On September 10, 2011, about 1315 central daylight time, a Fairchild M-62A-3, N103JC, experienced a total loss of engine power during an airshow fly-by at Waukegan Regional Airport (UGN), Waukegan, Illinois. The pilot subsequently made an off airport landing on a field. The certificated airline transport pilot sustained minor injuries. The airplane sustained substantial damage to the fuselage and both wings. The airplane was registered to the American Airpower Heritage Flying Museum and operated by the Commemorative Air Force (CAF)under the provisions of 14 Code of Federal Regulations Part 91 as an airshow flight. Visual meteorological conditions prevailed and no flight plan had been filed for the local flight that originated from UGN. Use your browsers 'back' function to return to synopsisReturn to Query Page
The pilot stated that he and a second CAF pilot preflighted the airplane for the flight from Wauksha Country Airport (UES), Waukesha, Wisconsin, to UGN. During the preflight, the right fuel tank gauge indicated about 7/8 full and the left fuel tank gauge indicated about 1/4 full. The airplane was started and flown for approximately 30 minutes on the right fuel tank for the flight to UGN. After the flight was completed, the right tank fuel gauge indicated 3/4 full with the airplane shutdown. Prior to the next flight, which was for the fly-by portion of the airshow, the pilot performed a preflight inspection of the airplane, during which he noted that the right fuel tank gauge indicated was 3/4 full and the left fuel guage was 1/4 full. The right fuel tank was used for the second flight. The second CAF pilot was not aboard during the second flight.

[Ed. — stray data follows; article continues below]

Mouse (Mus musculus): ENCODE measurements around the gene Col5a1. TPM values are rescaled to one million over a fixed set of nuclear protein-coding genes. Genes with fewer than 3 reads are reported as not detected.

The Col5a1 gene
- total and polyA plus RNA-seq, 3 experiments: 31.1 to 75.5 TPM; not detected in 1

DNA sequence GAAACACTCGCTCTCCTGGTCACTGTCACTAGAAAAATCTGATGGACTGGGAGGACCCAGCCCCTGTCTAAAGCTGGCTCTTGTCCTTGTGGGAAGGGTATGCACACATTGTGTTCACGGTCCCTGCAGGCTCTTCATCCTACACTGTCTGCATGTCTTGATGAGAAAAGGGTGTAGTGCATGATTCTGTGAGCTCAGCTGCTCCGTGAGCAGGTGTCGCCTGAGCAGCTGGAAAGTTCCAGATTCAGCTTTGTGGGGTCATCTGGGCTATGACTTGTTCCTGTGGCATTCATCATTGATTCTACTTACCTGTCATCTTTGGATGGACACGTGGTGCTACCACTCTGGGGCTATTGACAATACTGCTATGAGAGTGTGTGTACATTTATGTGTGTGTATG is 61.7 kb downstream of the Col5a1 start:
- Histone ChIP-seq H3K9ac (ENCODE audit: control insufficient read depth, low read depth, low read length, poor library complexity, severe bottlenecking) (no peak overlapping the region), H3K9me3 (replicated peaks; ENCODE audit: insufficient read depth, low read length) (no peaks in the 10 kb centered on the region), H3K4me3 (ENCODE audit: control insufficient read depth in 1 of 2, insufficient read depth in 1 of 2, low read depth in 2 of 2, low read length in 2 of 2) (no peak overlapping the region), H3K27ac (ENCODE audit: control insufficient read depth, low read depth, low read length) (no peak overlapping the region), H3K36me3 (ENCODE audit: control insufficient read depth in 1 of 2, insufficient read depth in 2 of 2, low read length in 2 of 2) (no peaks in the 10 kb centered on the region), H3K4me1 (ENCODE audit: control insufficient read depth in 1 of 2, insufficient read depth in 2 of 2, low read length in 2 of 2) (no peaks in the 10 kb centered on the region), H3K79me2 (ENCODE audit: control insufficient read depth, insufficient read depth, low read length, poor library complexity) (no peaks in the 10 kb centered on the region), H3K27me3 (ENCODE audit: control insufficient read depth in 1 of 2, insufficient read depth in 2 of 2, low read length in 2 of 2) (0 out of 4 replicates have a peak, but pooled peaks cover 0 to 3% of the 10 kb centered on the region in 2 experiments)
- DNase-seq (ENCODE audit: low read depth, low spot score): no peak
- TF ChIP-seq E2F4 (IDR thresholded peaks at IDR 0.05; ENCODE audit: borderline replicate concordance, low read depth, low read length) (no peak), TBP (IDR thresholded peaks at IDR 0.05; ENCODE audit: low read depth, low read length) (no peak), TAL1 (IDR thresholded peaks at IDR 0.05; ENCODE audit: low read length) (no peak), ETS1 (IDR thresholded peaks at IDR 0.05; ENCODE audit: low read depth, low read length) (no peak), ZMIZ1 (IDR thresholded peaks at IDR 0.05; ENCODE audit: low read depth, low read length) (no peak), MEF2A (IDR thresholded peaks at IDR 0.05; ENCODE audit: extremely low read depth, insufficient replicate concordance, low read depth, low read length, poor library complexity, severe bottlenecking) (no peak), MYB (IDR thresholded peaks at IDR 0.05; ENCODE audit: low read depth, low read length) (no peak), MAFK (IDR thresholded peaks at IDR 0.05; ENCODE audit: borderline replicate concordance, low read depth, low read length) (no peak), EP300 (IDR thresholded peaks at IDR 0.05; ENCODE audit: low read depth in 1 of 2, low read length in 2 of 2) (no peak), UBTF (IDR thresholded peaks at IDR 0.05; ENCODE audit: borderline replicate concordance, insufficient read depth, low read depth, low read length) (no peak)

While performing the fly-by on the second flight, the airplane experienced a total loss of engine power while on the downwind to base leg for runway 5 (6,000 feet by 150 feet) and about 500 feet above ground level. The pilot stated that he established a best glide speed and immediately performed a turn to the runway but later determined that he would be unable to attain the runway safely based upon his position, altitude, and distance due to air traffic on short final for the runway. The pilot then attempted an off airport landing to a field. During the touchdown on the field, the airplane experience a hard landing due to the "topography, terrain, and brush."
Examination of the airplane revealed that no usable fuel was present in the right fuel tank. The fuel screen from the gascolator at the firewall did not contain fuel. The fuel screen did not contain foreign material and was clean.
The engine driven fuel was rotated and noted to prime and draw fuel from a bucket.
The screen from the base of the carburetor was removed and no fuel drained. There was no material in the screen that would block fuel flow. The carburetor throttle plate operated to the set limits. The accelerator pump cavity did not have any fuel. Throttle and mixture control continuity was noted.
The total amount of fuel removed from the airplane was about 1 pint.
The pilot stated as a safety recommendation on how the accident could have been prevented the following:
"More effective group communication and vigilance and training related to cross checking of fueling procedures and tracking flight time between pilot operators within the group operating the aircraft. Improving communication or awareness looking for or being alerted to possible broken or inoperative equipment on the aircraft between pilots/operator of of the aircraft within the group."
According to Federal Aviation Administration publication, Time in Your Tanks, P-8740-03:
"Fuel gauges are subject to malfunctions and errors. Therefore, unless restricted by the gross weight or center of gravity limits, it is considered good judgment to "top off" the tanks at fuel stops. If the fuel load must be limited, you should endeavor to get an accurate measurement of fuel quantity by using a dipstick calibrated for the aircraft."